AI will be like the genie in the bottle. It will be able to do anything that you can ask it to. So the advisers that will prosper the most will be the ones that know what to ask it to do. The ones that will know that AI is tool to cut down on wasted time and increase efficiency, not replace human contact. AI has the power to create "cyborg" advisers with the power of all the knowledge on the internet and the compassion combined with the empathy than only human can bring.

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THEME #3: Technology + Financial Firms = Success!

I read about the financial industry every single day (I am a nerd). I know that our industry is fearful of large players from "outside" the industry disrupting the established plutocracies. And by "outside" the fear is specifically about Amazon, Walmart, Google, Apple and Microsoft getting involved in the financial advice business.

Apple's first foray into this should be launched in the next month or so when they launch their credit card. And I learned at the conference that Microsoft is partnering with Goldman Sachs!

What the what!

They are building an app to start providing "education" (DOL Term, not mine) to participants investing money in their 401k plans. This is an untapped and potentially lucrative market with $7.5 trillion and 100 million Americans. (In full disclosure, our "fintech" allows firms/advisers to provide "advice" to the same market).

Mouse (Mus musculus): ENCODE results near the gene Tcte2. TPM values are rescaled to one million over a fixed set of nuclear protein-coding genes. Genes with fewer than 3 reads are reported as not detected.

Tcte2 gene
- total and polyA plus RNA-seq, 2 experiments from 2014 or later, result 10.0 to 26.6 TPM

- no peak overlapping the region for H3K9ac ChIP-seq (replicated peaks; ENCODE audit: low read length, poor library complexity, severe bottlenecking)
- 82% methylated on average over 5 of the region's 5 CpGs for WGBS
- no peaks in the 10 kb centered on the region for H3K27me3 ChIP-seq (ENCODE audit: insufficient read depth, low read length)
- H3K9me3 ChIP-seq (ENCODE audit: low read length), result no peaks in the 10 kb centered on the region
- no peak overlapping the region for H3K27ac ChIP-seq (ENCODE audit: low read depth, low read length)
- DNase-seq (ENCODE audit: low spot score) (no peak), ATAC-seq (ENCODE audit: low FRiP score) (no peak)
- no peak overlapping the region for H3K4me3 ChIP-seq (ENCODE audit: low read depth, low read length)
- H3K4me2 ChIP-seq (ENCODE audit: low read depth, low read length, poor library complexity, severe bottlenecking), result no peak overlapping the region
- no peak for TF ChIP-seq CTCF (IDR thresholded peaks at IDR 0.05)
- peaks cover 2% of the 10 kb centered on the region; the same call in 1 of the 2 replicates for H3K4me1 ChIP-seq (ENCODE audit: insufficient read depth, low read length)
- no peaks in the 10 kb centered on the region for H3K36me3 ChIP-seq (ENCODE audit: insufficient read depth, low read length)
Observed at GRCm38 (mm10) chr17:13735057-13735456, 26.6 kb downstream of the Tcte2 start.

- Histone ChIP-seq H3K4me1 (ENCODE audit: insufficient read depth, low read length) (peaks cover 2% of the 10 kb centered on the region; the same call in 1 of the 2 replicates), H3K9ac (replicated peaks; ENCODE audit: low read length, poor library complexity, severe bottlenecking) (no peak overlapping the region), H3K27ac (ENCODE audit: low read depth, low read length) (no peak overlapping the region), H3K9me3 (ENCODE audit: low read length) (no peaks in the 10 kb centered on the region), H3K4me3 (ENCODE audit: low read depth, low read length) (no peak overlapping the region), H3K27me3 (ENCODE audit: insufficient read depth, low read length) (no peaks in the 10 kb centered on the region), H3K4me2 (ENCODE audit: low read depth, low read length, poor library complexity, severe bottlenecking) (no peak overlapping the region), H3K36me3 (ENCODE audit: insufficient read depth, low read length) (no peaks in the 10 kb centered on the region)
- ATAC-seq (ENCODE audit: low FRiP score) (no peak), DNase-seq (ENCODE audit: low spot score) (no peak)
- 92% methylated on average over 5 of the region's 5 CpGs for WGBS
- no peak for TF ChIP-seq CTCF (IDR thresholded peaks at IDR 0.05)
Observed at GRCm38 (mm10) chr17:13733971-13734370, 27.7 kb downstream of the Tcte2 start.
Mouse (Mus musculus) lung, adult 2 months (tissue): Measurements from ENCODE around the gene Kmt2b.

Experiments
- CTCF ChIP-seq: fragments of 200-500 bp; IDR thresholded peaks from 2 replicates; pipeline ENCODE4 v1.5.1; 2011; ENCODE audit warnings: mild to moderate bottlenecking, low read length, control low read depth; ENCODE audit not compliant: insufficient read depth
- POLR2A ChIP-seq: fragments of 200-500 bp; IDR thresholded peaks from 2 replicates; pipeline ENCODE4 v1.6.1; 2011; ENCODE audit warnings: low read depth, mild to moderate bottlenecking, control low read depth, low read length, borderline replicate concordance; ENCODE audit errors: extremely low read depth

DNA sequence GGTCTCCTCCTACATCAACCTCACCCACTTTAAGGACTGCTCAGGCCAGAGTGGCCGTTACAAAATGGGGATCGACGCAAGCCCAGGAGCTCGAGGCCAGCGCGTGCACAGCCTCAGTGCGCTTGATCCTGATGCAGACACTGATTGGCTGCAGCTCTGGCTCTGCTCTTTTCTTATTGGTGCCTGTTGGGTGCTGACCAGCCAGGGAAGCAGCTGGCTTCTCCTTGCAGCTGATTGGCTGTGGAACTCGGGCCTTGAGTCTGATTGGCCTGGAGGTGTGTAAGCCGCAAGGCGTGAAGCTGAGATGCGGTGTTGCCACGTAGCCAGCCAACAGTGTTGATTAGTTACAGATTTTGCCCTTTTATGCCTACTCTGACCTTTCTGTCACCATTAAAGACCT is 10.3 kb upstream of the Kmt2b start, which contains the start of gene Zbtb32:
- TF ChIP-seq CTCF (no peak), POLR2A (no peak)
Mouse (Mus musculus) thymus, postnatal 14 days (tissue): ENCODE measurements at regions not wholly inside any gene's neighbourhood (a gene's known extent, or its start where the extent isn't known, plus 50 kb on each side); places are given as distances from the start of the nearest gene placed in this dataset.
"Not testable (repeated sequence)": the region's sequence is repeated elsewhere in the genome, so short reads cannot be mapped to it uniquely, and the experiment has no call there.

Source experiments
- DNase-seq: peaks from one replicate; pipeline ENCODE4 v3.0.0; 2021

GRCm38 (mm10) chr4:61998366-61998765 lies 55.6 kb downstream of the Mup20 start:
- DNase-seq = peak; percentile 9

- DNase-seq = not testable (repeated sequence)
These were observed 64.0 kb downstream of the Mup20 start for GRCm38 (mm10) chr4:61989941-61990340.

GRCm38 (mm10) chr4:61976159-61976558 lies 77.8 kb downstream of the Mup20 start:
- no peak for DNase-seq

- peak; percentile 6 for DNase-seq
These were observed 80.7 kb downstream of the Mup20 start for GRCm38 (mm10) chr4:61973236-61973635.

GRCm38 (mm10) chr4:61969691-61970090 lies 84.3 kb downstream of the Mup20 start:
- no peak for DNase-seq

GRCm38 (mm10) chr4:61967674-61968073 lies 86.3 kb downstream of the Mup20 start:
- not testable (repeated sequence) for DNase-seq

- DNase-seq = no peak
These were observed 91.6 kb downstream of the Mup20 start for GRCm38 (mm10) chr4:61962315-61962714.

Is this going to be the catalyst for the other big feared players to dip their toe into the financial advisory space. I know that a few of them have dabbled with credit cards and banking products. But the collaboration between Microsoft and Goldman Sachs is different. It's pretty damn close to "advice" (most consumers won't know the difference between the DOL's definition of "advice" versus "education").

I can only assume that there are negotiations going on between many of the large financial institutions in the insurance, banking and financial advice space and all of the other large tech providers. A collaboration of "old school" financial east coast firms and new and sexy west coast tech firms.

I wish I could be a fly on the wall for the early conversations as I could not think of two very different cultures. The "move fast and break things" culture meeting daily with CCOs. Now that's an ongoing series I would love to watch on Netflix with my monthly subscription.

So to wrap up, the In|Vest conference was a great place to see what is coming to the financial world in the near future. I will definitely attend next year. But this time, I will check my tickets twice and head to the correct airport for my flight home.

In August I will be heading to Chicago for several meetings "back home" (I was born and raised in Chicago). And I am really looking forward to having a booth at the XYPNLIVE 2019 conference in St. Louis in mid-September. So be sure to check back for my take on those as well!

I wish you continued success and to make it a great day!

-ktc

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Kevin T Clark, RF is the CEO and co-founder of Plan Confidence Corp which allows financial advisers/firms the ability to provide advice (and get paid) to their clients contributing to their 401k/403b plans.

You can follow Plan Confidence on LinkedIn and on Twitter @PlanConfidence and @fintechkevin.

Kevin Clark